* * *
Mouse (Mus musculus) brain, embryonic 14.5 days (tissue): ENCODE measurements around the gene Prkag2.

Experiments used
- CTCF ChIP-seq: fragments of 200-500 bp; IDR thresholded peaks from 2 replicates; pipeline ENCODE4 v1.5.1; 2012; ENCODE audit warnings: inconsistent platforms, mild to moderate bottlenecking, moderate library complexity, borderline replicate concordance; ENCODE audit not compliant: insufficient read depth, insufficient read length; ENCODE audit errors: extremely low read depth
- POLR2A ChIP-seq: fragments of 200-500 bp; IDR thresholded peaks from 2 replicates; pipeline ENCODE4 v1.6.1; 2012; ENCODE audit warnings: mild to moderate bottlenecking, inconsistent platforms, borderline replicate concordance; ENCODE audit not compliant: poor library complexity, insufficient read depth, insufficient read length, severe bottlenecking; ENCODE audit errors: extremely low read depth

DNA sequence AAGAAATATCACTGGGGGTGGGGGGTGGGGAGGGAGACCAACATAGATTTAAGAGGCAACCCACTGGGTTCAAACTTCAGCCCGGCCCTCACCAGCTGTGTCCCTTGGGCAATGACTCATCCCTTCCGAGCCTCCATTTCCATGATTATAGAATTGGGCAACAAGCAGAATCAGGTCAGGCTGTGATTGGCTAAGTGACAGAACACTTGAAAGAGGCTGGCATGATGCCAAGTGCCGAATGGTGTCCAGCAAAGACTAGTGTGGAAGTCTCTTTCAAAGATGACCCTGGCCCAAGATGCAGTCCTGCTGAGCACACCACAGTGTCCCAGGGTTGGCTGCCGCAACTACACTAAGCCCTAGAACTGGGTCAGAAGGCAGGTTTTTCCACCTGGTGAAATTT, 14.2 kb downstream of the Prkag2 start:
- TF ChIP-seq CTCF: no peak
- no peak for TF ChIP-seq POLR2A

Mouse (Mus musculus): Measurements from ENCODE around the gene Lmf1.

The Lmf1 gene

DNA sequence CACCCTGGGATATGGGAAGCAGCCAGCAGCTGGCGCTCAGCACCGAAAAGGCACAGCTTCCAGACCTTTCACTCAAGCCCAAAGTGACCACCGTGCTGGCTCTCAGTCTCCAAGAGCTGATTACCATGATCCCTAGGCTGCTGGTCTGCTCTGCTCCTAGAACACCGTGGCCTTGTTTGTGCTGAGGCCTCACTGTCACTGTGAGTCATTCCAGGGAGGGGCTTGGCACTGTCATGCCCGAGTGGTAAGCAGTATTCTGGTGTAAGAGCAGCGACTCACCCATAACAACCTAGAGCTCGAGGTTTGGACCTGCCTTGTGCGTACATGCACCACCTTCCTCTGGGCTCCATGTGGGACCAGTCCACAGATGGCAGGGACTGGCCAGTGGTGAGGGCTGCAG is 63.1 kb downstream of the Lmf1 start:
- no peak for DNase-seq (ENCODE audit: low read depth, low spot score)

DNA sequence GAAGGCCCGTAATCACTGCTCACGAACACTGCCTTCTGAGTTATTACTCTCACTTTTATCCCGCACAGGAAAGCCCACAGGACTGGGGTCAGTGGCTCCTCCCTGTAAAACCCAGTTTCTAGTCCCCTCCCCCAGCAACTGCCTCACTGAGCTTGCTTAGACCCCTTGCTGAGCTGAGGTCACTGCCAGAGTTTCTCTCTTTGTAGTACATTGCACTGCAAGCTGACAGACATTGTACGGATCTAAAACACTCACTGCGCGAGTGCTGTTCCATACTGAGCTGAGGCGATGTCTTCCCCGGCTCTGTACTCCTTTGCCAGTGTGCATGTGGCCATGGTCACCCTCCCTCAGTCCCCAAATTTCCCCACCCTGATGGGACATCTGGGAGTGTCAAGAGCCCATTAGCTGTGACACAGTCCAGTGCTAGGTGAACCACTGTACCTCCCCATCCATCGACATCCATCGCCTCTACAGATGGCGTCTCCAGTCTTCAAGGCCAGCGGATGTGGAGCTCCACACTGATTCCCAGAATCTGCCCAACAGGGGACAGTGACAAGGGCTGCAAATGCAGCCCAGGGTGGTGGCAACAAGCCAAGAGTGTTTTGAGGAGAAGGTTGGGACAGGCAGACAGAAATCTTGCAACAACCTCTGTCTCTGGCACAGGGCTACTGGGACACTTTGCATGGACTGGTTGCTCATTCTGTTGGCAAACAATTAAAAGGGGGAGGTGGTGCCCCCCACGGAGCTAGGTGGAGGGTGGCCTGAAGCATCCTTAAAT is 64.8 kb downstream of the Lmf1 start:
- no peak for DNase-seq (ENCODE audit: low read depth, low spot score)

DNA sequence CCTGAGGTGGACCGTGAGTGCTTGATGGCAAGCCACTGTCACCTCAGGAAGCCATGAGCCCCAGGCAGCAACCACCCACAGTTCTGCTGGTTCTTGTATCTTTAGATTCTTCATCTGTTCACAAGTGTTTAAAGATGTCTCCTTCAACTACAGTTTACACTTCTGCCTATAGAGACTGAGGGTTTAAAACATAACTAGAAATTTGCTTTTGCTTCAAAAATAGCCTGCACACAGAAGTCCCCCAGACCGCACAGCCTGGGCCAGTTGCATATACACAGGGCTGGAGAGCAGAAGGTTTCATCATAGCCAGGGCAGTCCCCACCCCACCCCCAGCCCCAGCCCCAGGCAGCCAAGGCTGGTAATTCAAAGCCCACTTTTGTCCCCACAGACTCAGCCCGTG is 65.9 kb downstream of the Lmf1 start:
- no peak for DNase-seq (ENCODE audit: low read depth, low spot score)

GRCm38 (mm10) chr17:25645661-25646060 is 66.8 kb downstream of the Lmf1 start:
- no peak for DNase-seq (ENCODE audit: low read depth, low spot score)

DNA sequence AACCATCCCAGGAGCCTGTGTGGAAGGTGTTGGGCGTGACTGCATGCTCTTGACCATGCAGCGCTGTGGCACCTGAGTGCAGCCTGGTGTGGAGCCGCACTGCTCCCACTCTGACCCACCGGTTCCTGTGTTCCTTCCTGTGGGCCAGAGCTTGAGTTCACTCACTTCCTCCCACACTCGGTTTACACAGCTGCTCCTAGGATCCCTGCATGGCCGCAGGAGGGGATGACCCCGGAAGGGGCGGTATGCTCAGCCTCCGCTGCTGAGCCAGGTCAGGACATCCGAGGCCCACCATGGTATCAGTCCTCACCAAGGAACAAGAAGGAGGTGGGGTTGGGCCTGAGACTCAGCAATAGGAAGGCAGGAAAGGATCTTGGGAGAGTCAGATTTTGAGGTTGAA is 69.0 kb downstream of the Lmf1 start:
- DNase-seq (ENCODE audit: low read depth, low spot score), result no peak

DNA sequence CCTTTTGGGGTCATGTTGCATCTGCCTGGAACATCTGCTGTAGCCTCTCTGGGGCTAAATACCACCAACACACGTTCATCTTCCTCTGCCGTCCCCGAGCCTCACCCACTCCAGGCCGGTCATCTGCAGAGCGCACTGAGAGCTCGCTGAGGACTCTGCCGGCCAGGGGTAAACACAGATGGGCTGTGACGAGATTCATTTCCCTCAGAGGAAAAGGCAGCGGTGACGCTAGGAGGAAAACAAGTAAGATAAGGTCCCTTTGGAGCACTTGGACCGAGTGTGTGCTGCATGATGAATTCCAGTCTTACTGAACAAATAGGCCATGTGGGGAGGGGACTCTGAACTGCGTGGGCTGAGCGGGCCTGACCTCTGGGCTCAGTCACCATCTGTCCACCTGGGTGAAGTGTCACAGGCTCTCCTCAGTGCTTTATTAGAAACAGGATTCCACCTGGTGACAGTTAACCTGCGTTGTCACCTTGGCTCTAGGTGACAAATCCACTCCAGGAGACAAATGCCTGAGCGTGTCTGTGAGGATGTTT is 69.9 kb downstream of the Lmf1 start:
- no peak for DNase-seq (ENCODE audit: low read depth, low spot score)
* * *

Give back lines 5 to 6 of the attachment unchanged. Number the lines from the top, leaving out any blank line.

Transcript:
DNA sequence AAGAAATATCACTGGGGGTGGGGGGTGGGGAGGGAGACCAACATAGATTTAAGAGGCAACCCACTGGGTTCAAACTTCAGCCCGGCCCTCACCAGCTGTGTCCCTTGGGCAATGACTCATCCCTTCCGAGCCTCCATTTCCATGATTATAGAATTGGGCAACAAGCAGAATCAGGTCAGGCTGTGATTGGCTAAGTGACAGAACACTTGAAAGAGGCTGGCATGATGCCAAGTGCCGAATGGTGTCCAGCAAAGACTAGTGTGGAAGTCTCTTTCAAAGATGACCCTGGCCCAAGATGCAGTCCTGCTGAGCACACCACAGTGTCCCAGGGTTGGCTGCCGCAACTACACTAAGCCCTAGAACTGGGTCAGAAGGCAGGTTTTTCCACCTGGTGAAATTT, 14.2 kb downstream of the Prkag2 start:
- TF ChIP-seq CTCF: no peak